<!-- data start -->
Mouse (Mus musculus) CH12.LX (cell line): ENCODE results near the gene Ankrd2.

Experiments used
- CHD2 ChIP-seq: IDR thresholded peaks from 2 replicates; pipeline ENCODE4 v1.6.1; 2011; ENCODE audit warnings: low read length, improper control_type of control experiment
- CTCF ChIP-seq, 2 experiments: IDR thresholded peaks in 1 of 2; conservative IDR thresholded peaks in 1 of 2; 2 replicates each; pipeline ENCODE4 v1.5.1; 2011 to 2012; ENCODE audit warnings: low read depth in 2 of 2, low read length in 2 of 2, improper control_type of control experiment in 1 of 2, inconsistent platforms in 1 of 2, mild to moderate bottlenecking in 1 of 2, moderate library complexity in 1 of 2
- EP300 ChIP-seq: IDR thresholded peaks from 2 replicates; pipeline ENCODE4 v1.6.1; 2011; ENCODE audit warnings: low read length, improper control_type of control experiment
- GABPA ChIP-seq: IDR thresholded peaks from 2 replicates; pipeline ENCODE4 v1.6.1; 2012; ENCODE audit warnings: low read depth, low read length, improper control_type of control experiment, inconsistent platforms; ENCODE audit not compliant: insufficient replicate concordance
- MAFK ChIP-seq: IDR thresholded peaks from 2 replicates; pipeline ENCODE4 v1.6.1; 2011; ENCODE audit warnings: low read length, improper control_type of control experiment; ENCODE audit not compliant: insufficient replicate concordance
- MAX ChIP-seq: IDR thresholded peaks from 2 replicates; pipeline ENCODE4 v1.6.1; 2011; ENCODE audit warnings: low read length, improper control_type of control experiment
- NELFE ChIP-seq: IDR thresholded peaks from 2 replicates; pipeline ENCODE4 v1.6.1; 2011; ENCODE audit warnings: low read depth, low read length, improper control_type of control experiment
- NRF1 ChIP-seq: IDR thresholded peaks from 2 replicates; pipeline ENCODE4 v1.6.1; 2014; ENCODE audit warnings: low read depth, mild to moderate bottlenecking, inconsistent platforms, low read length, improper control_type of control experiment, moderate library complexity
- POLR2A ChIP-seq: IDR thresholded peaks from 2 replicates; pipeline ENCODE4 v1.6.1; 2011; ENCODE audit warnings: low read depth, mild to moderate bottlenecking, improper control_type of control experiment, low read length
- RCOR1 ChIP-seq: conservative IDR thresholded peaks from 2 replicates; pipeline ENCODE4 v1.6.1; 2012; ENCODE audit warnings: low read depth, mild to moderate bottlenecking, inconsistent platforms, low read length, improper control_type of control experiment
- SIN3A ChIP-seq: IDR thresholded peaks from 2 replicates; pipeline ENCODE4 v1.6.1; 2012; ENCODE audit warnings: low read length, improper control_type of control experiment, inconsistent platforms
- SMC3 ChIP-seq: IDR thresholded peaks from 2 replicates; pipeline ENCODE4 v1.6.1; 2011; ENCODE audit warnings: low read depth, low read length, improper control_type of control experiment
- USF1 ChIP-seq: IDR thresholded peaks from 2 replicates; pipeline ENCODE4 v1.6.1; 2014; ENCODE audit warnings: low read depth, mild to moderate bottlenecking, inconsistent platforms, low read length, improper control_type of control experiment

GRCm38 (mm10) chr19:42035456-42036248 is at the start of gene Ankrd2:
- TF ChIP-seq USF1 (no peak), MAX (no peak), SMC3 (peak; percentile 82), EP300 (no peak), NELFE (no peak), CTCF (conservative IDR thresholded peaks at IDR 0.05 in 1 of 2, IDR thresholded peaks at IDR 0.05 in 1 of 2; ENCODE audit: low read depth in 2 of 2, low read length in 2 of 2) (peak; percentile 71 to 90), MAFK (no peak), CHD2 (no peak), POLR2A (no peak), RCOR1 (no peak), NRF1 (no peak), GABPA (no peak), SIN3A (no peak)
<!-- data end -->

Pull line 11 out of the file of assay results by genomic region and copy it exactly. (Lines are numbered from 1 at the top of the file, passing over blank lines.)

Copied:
- POLR2A ChIP-seq: IDR thresholded peaks from 2 replicates; pipeline ENCODE4 v1.6.1; 2011; ENCODE audit warnings: low read depth, mild to moderate bottlenecking, improper control_type of control experiment, low read length